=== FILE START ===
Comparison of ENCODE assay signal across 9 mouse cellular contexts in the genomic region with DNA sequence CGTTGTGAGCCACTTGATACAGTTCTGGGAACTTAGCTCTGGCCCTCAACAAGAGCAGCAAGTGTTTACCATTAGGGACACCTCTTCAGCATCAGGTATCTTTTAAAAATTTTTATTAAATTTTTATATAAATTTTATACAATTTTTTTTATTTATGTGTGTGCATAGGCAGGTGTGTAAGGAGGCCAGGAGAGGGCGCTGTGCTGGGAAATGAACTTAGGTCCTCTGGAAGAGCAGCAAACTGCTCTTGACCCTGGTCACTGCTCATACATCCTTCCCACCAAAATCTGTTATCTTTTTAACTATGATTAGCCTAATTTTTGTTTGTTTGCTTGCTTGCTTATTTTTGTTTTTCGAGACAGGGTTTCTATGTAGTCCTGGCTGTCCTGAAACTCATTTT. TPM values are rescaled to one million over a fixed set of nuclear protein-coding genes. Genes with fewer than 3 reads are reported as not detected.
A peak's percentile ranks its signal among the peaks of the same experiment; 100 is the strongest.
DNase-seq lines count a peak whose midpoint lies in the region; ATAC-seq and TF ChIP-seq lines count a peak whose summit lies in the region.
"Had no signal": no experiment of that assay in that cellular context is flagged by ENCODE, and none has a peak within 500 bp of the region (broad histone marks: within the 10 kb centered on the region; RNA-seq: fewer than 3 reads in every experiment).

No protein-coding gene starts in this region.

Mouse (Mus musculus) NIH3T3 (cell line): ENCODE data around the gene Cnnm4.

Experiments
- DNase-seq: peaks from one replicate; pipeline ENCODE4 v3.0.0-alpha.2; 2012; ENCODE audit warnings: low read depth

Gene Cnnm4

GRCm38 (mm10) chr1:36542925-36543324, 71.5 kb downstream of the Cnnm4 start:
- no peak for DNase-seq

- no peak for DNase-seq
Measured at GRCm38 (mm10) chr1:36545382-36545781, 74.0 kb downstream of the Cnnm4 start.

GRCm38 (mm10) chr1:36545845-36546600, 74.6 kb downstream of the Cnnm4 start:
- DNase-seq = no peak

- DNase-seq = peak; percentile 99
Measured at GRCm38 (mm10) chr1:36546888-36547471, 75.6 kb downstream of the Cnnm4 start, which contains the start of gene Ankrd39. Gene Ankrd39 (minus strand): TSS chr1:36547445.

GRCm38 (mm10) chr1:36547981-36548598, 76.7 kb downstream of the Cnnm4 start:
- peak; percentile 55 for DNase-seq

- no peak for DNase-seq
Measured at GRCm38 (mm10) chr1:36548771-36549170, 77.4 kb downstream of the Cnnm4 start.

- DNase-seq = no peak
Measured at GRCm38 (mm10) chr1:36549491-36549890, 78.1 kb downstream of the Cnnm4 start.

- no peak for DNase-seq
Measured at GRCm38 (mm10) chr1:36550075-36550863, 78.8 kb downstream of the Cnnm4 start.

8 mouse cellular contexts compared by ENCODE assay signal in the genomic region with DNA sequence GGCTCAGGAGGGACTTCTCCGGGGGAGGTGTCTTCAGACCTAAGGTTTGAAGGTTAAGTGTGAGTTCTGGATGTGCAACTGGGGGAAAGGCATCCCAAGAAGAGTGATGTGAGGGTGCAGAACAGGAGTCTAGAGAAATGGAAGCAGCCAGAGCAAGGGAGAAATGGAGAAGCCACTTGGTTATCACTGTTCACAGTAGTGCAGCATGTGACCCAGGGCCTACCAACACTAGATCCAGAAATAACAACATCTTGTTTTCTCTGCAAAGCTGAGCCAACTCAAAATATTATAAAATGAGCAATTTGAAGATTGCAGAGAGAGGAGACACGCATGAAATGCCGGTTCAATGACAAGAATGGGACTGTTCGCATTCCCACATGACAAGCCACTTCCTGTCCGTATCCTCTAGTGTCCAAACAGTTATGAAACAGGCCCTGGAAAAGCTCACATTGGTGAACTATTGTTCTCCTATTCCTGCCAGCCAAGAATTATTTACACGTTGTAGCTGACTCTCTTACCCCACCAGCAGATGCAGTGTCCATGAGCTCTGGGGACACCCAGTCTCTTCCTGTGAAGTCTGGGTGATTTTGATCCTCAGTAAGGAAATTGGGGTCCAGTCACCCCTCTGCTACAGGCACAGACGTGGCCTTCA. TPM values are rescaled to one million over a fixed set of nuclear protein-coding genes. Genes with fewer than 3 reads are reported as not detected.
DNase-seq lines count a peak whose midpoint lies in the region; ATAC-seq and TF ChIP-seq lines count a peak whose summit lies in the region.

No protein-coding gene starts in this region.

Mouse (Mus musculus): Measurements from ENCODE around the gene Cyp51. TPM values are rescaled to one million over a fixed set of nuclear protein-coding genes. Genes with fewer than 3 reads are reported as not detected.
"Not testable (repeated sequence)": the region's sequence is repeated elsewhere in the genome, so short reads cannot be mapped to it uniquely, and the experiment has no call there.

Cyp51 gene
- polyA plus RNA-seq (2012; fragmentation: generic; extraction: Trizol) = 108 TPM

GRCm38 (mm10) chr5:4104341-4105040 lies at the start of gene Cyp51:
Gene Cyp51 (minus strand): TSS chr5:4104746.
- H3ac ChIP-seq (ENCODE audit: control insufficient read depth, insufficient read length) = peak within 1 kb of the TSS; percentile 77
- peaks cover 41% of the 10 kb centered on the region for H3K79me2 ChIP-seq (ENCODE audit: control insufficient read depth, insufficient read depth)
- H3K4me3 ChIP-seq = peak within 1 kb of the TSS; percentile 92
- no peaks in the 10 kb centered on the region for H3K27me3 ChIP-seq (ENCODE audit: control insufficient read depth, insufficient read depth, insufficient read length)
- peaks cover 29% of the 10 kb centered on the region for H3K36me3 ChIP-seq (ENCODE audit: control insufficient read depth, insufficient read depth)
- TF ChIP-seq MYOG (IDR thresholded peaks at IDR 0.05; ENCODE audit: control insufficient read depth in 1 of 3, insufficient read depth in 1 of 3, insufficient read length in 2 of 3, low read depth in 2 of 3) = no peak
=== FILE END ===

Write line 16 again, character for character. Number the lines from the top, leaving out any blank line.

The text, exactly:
- DNase-seq = peak; percentile 99